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Survey Report

2015/2016 Staying@Work — Asia findings 

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March 29, 2016

Findings from Willis Towers Watson’s 2015/2016 Staying@Work Survey -- Asia Pacific, a study of employers’ health and productivity strategies which covers 13 markets and 582 employers in Asia

At a glance

  • Asia Pacific employers continue their unwavering commitment to health and productivity (H&P), with nine in 10 (90%) saying that it is a core component of their organisation’s overall health strategy.
  • Only one in three (33%) of Asia Pacific organisations have an articulated health and productivity strategy, although more than three-quarters (83%) plan to have one in place by 2018.
  • Employer and employee perspectives often diverge, and this divergence is most apparent when it comes to sources of stress. Employers highlight work/life balance issues, but employees are focused on adequate pay, the right resources to do their work, and a work environment that allows them to be effective.

Globally, businesses are facing the reality of a productivity slowdown. Reversing this problem to deliver productivity growth is the key to boosting the bottom line; in its absence, cost cutting is the only way for companies to remain profitable. At the same time, an increase in preventable chronic disease poses a significant problem for employers.

Against this backdrop, it’s not surprising that addressing health-related issues and their effects on the workforce has become a global priority for employers, and that many organisations are making significant investments in health and wellbeing programs.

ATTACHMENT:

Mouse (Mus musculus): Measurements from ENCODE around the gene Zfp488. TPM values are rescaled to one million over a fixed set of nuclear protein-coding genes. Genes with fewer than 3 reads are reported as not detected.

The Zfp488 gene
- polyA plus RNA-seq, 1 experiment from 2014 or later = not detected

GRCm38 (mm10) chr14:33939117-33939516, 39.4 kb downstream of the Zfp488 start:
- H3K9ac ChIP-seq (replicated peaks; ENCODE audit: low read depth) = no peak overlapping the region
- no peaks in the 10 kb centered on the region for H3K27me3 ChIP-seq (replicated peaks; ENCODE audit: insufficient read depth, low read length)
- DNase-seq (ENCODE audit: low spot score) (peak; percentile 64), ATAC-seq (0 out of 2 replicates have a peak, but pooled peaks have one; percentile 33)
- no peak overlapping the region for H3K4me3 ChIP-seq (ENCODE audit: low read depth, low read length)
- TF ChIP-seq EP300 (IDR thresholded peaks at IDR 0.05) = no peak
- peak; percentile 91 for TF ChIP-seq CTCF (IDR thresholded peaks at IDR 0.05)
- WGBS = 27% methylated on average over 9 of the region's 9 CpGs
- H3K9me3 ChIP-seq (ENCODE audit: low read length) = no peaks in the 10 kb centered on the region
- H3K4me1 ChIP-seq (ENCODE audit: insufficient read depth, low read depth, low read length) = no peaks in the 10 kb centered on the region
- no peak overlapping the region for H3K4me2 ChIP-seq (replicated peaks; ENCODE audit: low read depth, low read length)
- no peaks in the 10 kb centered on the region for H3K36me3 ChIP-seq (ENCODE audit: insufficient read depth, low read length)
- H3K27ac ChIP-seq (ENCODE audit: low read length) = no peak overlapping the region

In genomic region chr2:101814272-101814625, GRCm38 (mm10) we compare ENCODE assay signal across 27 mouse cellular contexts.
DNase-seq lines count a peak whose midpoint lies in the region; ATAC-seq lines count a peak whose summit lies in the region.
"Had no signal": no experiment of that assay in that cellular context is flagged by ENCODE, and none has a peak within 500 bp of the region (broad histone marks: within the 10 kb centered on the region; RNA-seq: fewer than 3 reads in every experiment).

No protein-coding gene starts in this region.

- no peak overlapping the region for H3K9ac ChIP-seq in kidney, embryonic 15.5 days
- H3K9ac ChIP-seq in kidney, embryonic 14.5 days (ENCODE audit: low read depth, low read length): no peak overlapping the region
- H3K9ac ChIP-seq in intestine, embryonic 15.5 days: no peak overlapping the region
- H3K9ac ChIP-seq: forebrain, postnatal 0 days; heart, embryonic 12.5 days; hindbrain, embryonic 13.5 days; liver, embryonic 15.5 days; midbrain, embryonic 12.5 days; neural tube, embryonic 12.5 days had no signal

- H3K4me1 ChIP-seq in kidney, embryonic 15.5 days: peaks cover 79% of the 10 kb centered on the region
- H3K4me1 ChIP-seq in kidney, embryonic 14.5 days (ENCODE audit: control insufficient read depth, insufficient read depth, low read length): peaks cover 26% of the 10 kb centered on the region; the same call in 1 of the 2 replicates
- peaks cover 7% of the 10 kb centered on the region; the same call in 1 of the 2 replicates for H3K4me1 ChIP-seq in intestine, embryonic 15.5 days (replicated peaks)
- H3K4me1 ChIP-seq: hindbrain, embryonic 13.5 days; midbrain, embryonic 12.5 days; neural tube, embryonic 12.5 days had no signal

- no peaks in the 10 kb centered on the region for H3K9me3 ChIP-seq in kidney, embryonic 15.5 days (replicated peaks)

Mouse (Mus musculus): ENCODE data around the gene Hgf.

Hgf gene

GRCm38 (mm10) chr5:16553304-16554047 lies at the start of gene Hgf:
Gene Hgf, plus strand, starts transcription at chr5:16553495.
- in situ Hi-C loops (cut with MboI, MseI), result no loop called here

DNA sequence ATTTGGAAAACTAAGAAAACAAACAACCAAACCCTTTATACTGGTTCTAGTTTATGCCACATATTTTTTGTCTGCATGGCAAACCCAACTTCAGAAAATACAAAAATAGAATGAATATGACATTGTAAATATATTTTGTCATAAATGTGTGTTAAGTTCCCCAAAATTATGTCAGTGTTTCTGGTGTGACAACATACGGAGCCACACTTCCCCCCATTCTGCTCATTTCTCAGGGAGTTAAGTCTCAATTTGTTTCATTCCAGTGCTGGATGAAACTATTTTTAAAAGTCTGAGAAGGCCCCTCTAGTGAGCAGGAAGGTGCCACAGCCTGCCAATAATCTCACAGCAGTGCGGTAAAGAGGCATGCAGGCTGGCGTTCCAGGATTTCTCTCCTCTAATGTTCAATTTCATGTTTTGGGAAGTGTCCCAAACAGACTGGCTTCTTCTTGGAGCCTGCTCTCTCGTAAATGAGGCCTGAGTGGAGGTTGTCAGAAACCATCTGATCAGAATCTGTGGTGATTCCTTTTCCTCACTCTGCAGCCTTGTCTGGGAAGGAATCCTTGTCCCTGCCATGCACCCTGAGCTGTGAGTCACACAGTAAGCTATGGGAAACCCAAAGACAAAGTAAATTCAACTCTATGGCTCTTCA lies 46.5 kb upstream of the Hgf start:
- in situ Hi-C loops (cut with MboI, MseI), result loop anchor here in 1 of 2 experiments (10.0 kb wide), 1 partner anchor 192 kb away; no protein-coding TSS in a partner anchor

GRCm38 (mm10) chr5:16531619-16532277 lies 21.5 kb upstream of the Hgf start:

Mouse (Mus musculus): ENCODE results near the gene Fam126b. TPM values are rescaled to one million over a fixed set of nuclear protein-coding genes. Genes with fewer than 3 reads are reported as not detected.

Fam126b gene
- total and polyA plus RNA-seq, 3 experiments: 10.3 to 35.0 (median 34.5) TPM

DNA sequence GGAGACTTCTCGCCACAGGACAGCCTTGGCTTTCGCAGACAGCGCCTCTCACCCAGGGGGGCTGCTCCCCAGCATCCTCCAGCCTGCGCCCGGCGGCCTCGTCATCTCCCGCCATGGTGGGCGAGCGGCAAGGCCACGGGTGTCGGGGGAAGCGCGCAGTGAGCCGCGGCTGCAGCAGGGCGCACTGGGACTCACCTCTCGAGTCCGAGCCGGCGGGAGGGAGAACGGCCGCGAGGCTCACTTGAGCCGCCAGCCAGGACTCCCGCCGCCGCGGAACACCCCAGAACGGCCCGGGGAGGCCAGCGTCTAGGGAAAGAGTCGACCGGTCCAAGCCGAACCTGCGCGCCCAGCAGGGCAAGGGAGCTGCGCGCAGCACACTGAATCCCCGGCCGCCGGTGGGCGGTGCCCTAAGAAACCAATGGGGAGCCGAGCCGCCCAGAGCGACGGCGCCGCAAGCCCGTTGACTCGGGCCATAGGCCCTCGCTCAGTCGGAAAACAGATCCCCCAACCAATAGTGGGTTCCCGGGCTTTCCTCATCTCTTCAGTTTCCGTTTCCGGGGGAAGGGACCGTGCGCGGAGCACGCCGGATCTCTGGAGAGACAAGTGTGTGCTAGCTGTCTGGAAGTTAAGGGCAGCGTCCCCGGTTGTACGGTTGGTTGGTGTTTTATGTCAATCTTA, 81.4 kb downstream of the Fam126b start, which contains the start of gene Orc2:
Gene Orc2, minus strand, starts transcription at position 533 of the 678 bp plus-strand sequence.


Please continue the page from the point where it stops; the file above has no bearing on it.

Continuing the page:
How do you expect your organisation's commitment to health and productivity to change by 2018?

Employers say employee health risks — especially lifestyle risks such as stress, lack of physical exercise, obesity, poor nutrition, tobacco use — are among the foremost workplace issues they face. Globally, stress remains the biggest employee health risk as it was two years ago. However, in Asia Pacific, it ranks second behind lack of physical activity.

Leading workforce issues in Asia Pacific

The ultimate success of the health and wellbeing program depends on the ability of companies to connect with employees around issues that have long been personal to them and their families. However, employer and employee perspectives often diverge. This divergence is most apparent when it comes to identifying sources of stress. Employers highlight work/life balance issues, but employees are focused on three far different areas: adequate pay, the right resources to do their work, a clear understanding of priorities and a work environment that allows them to be effective.

Sources of workplace stress

Employers around the world understand the impact of workforce health on their business; as a result, health and productivity remain a core component of their organisational health strategies. But employers also recognise that their strategies and programs aren’t as effective as they could be. Lack of employee engagement in programs, inadequate budgets, and lack of metrics are hindering program effectiveness and in some areas, rates of program adoption.

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